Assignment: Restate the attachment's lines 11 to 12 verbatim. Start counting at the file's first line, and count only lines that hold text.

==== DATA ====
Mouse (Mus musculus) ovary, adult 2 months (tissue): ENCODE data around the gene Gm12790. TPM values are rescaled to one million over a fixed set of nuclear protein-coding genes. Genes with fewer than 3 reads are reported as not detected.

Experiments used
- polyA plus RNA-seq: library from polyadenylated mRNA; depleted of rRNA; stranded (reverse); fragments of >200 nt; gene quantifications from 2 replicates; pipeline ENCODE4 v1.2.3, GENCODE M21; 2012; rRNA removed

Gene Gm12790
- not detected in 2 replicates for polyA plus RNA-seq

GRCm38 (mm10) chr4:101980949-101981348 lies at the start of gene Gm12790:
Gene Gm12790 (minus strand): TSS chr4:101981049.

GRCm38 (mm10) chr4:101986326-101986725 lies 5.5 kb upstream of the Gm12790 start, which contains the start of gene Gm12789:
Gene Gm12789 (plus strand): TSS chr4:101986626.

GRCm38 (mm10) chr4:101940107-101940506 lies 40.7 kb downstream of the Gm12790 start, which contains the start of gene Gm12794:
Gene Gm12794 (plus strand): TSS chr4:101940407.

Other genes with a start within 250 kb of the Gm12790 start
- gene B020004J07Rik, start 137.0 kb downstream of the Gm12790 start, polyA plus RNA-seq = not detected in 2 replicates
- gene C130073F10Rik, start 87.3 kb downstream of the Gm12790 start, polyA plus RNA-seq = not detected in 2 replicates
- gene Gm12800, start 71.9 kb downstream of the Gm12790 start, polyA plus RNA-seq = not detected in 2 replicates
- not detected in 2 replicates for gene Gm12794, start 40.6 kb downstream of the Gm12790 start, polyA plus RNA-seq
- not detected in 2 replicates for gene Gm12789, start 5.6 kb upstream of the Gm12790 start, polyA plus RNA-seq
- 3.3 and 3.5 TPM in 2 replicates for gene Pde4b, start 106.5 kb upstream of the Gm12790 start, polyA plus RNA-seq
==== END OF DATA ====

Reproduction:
Gene Gm12794 (plus strand): TSS chr4:101940407.

Other genes with a start within 250 kb of the Gm12790 start